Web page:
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Blogging Kalamazoo 2021: Session 424 - Asexuality in Medieval English

Saturday, May 15, 2021 - 10:47

A very intriguing session title…which ended up with only one paper. There were two papers listed in the catalog, and the norm is to start with three papers, so I’m guessing that one was pulled at some point earlier. Fortunately, the paper that was given was great enough to make up for being the only one!

Brides and Bridles: Gower's "Tale of Rosiphelee," Asexuality, and Queer Failure - Lacey M. Wolfer, Western Michigan University

Typically treated as a “carpe diem” story in which the protagonist decides she can’t put off looking for love. But this paper examines the story from an asexual lens, viewing the character as being oppressed by normative expectations.

The story appears in the section of the Confessio Amantis on “idleness” (sloth) in which a lover (with the active lover always framed as male) is “doing all he can” to win the love of a woman who seems to just want him to go away. The tale looks at how “activity” is shown as a means of pressuring others, especially women, to comply with another’s desires. Rosiphelee is accused of being “slothful” with regard to love, but she appears simply to be uninterested.

(Gives a shout-out to the modern definition of asexuality from AVEN.) Identifies Rosiphelee as having “asexual possibility” which encompasses those who may be motivated by asexuality but where we are not given access to motivations, only to actions. Brings in descriptions of asexual experiences from the contemporary era to compare with the depiction of Rosiphelee’s experience. The attribution of Rosiphelee’s responses to “sloth” corresponds to modern medicalization of asexuality. The “refusal to progress to sexuality” is treated as refusal to take on adult responsibilities and roles. Rosiphelee is expected to marry to maintain social and economic expectations. There is a discussion of J. Halberstam’s book The Queer Art of Failure and places Rosiphelee’s experience in the context of “queer failure.”

During a nature walk, Rosiphelee meditates on nature especially paired male and female creatures. She “began a quarrel between love and her own heart.” In a dream-sequence she sees a group of queens, well-dressed and beautiful on white horses. As they pass, she notes a straggler who rides an old black nag, who is wearing a bunch of horse halters around her waist. Rosiphelee approaches the woman and asks who they all are. The woman describes a life story similar to Rosiphelee’s who, due to her life choices, must serve the queens as their groom.  The bridles represent a belated decision to engage with love.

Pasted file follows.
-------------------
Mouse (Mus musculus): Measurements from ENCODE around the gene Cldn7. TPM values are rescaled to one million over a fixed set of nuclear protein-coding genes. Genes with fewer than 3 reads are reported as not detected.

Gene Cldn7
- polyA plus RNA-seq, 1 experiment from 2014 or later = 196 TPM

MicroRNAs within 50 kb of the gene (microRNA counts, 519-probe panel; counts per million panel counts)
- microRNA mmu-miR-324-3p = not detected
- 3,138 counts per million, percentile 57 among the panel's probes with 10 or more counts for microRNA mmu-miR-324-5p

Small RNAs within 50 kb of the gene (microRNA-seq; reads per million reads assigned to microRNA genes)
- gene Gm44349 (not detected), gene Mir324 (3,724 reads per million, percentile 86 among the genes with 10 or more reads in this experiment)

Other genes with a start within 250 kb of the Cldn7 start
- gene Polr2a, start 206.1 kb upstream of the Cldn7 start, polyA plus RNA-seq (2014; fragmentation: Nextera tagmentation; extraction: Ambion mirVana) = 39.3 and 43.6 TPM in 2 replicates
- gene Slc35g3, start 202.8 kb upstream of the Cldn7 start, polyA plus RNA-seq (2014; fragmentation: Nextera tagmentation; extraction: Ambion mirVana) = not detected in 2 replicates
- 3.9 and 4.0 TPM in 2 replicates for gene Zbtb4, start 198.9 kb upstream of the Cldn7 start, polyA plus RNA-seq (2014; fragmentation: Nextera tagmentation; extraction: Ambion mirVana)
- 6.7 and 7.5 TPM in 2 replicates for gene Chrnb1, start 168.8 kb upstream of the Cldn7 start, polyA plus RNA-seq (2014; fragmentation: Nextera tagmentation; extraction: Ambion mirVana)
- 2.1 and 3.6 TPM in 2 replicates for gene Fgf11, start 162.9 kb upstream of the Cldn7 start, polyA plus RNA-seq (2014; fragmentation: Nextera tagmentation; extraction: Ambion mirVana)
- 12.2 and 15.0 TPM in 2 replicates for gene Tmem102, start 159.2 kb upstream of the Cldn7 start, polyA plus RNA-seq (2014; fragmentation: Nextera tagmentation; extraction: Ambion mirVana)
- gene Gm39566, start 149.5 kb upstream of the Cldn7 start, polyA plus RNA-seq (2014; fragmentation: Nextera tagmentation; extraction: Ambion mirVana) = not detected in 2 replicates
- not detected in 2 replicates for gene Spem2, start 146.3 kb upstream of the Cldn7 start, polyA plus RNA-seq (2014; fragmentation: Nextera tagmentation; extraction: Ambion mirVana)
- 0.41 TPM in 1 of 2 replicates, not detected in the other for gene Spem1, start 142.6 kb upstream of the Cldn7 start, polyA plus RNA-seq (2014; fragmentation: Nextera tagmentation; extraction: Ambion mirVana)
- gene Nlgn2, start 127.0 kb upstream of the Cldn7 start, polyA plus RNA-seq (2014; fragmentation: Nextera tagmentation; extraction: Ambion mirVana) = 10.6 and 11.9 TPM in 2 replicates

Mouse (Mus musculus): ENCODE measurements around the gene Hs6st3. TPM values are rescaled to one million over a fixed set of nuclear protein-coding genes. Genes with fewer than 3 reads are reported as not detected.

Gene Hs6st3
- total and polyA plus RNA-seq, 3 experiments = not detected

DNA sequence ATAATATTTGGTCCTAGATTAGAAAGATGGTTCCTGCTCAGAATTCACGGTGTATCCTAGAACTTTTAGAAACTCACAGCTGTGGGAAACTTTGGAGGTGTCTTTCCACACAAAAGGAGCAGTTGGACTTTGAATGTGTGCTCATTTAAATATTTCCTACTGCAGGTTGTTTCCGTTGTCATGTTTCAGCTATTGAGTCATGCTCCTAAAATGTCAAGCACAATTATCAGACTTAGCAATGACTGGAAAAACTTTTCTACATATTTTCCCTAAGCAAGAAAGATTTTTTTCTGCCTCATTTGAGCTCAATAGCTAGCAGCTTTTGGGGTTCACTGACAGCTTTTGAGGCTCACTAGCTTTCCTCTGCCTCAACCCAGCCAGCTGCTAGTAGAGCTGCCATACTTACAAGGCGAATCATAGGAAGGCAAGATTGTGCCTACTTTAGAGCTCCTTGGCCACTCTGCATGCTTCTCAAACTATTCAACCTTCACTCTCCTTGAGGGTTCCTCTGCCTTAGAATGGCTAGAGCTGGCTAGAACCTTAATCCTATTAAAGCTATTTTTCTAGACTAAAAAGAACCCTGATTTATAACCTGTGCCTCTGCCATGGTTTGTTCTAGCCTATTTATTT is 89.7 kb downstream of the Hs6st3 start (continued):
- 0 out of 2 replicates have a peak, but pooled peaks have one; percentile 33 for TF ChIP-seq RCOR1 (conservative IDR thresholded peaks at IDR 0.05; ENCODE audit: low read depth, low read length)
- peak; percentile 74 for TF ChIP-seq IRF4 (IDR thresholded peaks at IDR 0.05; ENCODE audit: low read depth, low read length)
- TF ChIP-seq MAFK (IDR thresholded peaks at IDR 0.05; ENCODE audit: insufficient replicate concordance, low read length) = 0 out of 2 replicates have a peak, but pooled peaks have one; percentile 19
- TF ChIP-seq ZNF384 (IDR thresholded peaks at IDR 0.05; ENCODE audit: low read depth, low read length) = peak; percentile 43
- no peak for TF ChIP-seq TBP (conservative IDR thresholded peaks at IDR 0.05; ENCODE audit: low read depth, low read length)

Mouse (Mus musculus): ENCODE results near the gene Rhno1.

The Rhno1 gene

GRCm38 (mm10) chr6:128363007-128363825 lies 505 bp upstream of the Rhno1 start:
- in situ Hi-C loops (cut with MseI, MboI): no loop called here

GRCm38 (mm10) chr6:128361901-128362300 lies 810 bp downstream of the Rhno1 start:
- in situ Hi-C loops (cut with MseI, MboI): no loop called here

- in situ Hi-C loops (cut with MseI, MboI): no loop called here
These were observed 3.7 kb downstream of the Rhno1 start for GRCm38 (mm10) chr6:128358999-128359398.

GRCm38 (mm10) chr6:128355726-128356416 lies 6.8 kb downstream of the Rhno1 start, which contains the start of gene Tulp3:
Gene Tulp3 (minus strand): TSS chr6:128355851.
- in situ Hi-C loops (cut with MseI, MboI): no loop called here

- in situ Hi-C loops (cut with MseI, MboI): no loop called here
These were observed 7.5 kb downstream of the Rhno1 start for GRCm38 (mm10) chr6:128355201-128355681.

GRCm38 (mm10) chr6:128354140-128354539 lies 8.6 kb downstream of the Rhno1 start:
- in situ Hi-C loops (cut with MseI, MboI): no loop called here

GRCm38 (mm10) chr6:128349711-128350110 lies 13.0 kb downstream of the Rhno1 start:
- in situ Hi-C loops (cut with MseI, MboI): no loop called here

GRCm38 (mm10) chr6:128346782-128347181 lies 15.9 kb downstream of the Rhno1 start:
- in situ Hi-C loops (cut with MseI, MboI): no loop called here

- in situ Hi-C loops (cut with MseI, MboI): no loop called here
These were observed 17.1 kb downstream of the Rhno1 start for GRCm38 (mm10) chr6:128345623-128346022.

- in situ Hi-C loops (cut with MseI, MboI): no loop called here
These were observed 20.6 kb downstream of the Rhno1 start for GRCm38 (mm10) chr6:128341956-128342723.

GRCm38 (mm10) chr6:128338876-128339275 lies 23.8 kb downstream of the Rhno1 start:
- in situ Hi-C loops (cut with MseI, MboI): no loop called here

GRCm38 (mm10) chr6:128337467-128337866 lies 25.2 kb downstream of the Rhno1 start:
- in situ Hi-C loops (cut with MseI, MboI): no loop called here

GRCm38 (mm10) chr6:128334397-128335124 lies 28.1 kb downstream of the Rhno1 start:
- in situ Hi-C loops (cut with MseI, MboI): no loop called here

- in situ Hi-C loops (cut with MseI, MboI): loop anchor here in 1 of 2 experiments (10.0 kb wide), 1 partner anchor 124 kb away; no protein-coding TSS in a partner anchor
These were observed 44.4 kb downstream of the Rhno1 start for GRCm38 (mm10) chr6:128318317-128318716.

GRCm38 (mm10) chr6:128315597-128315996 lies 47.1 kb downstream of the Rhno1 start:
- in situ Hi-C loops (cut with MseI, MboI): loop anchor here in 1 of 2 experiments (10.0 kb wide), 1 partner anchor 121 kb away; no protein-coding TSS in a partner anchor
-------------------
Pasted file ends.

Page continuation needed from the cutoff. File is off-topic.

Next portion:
Rosiphelee considers this as a lesson for her own life and is terrified by the supposed consequences for putting off love. This has been treated by some as an act of agency, with Rosiphelee making a decision based on new information. But in context, she is given no viable alternative to marriage. And she is not entering marriage with a positive desire, but from fear of the punishment for putting it off. Her heart isn’t changed, only her decision on how to act.

There is a suggestion of a metaphoric interpretation of the halters as being a means of coercing another to one’s will with regard to the path taken. Wolfer suggests that there are hints that Gower may have been sympathetic to her plight, rather than creating a story that showed an actual change of heart.

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